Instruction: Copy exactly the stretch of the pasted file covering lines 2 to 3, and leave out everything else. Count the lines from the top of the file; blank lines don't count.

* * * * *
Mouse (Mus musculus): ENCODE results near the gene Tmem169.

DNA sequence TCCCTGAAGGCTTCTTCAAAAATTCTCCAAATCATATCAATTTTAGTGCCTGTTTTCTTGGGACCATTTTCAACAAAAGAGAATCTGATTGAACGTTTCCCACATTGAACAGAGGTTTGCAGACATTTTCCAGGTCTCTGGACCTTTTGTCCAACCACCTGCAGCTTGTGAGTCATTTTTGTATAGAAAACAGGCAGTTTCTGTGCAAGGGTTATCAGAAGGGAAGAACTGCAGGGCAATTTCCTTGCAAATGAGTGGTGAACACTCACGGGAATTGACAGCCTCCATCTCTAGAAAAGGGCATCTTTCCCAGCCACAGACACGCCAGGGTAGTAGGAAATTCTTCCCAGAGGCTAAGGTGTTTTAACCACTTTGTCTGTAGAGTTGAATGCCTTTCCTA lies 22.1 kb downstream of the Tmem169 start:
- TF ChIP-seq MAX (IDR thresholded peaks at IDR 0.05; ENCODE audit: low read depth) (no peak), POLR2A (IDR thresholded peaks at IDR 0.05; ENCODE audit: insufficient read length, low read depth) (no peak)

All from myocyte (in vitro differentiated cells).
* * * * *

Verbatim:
DNA sequence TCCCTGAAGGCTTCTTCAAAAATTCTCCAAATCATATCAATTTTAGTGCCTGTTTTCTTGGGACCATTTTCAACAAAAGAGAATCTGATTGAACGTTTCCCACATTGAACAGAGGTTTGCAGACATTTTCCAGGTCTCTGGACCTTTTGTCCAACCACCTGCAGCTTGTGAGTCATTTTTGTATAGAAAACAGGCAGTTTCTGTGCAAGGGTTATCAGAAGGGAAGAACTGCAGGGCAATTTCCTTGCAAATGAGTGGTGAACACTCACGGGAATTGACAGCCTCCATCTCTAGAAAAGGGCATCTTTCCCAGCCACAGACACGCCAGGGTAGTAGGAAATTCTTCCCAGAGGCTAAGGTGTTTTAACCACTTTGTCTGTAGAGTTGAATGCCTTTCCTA lies 22.1 kb downstream of the Tmem169 start:
- TF ChIP-seq MAX (IDR thresholded peaks at IDR 0.05; ENCODE audit: low read depth) (no peak), POLR2A (IDR thresholded peaks at IDR 0.05; ENCODE audit: insufficient read length, low read depth) (no peak)